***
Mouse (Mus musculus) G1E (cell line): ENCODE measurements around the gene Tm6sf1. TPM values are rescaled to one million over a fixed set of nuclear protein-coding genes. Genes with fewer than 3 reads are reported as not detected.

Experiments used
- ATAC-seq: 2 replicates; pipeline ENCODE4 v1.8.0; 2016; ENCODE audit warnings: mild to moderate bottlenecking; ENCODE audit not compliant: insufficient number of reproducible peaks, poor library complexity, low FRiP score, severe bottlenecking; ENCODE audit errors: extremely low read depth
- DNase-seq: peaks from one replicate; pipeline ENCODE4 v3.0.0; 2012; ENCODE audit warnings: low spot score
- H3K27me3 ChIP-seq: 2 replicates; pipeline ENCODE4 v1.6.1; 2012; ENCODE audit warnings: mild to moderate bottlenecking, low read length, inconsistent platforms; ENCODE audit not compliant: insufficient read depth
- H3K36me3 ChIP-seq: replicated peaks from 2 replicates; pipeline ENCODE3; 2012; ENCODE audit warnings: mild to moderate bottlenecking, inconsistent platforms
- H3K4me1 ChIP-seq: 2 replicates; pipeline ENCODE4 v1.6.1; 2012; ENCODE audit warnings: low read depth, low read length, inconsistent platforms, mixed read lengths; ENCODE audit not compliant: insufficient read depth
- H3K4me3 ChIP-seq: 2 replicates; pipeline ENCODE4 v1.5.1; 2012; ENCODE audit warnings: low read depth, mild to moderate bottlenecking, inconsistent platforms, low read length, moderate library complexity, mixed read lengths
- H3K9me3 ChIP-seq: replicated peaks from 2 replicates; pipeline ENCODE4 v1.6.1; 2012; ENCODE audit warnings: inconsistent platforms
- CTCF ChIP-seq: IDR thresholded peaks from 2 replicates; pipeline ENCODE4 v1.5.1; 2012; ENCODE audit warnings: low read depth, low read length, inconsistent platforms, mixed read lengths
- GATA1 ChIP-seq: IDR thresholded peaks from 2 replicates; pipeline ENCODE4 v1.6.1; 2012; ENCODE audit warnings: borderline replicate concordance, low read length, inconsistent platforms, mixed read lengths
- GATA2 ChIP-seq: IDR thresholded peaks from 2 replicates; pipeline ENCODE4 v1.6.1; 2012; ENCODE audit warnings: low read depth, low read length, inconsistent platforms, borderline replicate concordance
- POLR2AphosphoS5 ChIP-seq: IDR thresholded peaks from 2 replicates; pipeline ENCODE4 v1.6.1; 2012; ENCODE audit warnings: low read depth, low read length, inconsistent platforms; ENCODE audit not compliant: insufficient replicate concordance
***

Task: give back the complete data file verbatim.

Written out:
Mouse (Mus musculus) G1E (cell line): ENCODE measurements around the gene Tm6sf1. TPM values are rescaled to one million over a fixed set of nuclear protein-coding genes. Genes with fewer than 3 reads are reported as not detected.

Experiments used
- ATAC-seq: 2 replicates; pipeline ENCODE4 v1.8.0; 2016; ENCODE audit warnings: mild to moderate bottlenecking; ENCODE audit not compliant: insufficient number of reproducible peaks, poor library complexity, low FRiP score, severe bottlenecking; ENCODE audit errors: extremely low read depth
- DNase-seq: peaks from one replicate; pipeline ENCODE4 v3.0.0; 2012; ENCODE audit warnings: low spot score
- H3K27me3 ChIP-seq: 2 replicates; pipeline ENCODE4 v1.6.1; 2012; ENCODE audit warnings: mild to moderate bottlenecking, low read length, inconsistent platforms; ENCODE audit not compliant: insufficient read depth
- H3K36me3 ChIP-seq: replicated peaks from 2 replicates; pipeline ENCODE3; 2012; ENCODE audit warnings: mild to moderate bottlenecking, inconsistent platforms
- H3K4me1 ChIP-seq: 2 replicates; pipeline ENCODE4 v1.6.1; 2012; ENCODE audit warnings: low read depth, low read length, inconsistent platforms, mixed read lengths; ENCODE audit not compliant: insufficient read depth
- H3K4me3 ChIP-seq: 2 replicates; pipeline ENCODE4 v1.5.1; 2012; ENCODE audit warnings: low read depth, mild to moderate bottlenecking, inconsistent platforms, low read length, moderate library complexity, mixed read lengths
- H3K9me3 ChIP-seq: replicated peaks from 2 replicates; pipeline ENCODE4 v1.6.1; 2012; ENCODE audit warnings: inconsistent platforms
- CTCF ChIP-seq: IDR thresholded peaks from 2 replicates; pipeline ENCODE4 v1.5.1; 2012; ENCODE audit warnings: low read depth, low read length, inconsistent platforms, mixed read lengths
- GATA1 ChIP-seq: IDR thresholded peaks from 2 replicates; pipeline ENCODE4 v1.6.1; 2012; ENCODE audit warnings: borderline replicate concordance, low read length, inconsistent platforms, mixed read lengths
- GATA2 ChIP-seq: IDR thresholded peaks from 2 replicates; pipeline ENCODE4 v1.6.1; 2012; ENCODE audit warnings: low read depth, low read length, inconsistent platforms, borderline replicate concordance
- POLR2AphosphoS5 ChIP-seq: IDR thresholded peaks from 2 replicates; pipeline ENCODE4 v1.6.1; 2012; ENCODE audit warnings: low read depth, low read length, inconsistent platforms; ENCODE audit not compliant: insufficient replicate concordance